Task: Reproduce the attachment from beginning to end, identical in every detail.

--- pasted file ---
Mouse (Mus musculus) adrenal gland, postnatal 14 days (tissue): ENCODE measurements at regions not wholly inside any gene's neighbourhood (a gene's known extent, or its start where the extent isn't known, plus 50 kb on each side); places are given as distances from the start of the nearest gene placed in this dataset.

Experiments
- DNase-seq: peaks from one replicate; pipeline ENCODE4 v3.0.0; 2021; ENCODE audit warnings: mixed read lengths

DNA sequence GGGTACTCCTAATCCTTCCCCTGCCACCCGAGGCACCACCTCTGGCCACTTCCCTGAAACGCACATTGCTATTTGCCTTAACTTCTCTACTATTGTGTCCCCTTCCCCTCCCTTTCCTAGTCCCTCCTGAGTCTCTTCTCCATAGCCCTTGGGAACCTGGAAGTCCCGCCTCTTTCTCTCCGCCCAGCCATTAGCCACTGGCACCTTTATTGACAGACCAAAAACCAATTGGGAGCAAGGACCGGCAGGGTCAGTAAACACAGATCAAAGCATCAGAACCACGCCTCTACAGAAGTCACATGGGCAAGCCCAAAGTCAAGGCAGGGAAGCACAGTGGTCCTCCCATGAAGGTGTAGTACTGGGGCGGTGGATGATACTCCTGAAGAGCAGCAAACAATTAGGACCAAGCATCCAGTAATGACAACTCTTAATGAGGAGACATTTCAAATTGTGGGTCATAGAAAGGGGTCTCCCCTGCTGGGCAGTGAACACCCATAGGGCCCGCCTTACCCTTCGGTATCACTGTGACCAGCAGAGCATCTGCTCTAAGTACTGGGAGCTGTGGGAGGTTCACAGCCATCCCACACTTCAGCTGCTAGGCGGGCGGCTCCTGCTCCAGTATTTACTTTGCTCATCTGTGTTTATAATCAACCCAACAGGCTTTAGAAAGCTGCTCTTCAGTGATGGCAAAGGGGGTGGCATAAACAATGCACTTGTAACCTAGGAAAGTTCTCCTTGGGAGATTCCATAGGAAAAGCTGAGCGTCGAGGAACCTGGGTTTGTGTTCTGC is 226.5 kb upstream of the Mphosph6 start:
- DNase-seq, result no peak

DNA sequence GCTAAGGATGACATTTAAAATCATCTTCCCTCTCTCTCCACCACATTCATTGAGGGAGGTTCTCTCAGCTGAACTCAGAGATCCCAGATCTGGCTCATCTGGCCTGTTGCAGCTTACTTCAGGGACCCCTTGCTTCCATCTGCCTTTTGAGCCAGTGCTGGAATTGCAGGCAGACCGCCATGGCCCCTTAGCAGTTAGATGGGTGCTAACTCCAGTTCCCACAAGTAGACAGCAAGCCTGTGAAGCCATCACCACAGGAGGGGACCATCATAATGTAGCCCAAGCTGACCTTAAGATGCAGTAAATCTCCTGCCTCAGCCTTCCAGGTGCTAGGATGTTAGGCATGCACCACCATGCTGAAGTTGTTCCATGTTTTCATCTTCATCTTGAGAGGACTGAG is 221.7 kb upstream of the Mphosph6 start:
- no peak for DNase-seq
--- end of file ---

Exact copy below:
Mouse (Mus musculus) adrenal gland, postnatal 14 days (tissue): ENCODE measurements at regions not wholly inside any gene's neighbourhood (a gene's known extent, or its start where the extent isn't known, plus 50 kb on each side); places are given as distances from the start of the nearest gene placed in this dataset.

Experiments
- DNase-seq: peaks from one replicate; pipeline ENCODE4 v3.0.0; 2021; ENCODE audit warnings: mixed read lengths

DNA sequence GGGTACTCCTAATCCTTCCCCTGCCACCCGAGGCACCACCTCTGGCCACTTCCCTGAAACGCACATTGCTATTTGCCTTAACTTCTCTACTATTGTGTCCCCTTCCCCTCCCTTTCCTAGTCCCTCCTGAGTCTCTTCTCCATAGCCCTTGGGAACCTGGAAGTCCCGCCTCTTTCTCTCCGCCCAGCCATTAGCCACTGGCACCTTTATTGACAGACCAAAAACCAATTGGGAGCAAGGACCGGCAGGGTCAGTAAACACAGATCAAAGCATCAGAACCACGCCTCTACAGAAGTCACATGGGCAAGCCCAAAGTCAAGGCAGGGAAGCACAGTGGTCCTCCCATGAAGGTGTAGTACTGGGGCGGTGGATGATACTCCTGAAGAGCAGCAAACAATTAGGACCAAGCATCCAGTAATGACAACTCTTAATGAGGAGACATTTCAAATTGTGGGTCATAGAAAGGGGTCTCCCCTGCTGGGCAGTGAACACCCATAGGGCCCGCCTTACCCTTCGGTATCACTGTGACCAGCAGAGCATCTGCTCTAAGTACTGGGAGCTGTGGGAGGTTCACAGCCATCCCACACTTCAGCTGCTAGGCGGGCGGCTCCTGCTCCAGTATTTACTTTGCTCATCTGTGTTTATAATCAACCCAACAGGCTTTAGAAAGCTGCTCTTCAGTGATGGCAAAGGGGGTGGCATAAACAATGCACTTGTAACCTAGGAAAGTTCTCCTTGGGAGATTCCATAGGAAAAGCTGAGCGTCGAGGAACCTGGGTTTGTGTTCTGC is 226.5 kb upstream of the Mphosph6 start:
- DNase-seq, result no peak

DNA sequence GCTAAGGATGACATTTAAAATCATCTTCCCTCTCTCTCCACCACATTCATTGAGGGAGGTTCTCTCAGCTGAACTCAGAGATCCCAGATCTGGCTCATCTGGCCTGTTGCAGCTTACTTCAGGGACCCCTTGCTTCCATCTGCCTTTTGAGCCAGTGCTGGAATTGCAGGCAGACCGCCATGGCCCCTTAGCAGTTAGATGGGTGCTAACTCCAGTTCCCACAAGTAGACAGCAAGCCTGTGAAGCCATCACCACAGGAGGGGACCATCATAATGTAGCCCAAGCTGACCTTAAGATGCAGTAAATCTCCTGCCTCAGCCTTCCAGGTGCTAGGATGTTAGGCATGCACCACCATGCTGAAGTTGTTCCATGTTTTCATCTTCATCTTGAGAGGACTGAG is 221.7 kb upstream of the Mphosph6 start:
- no peak for DNase-seq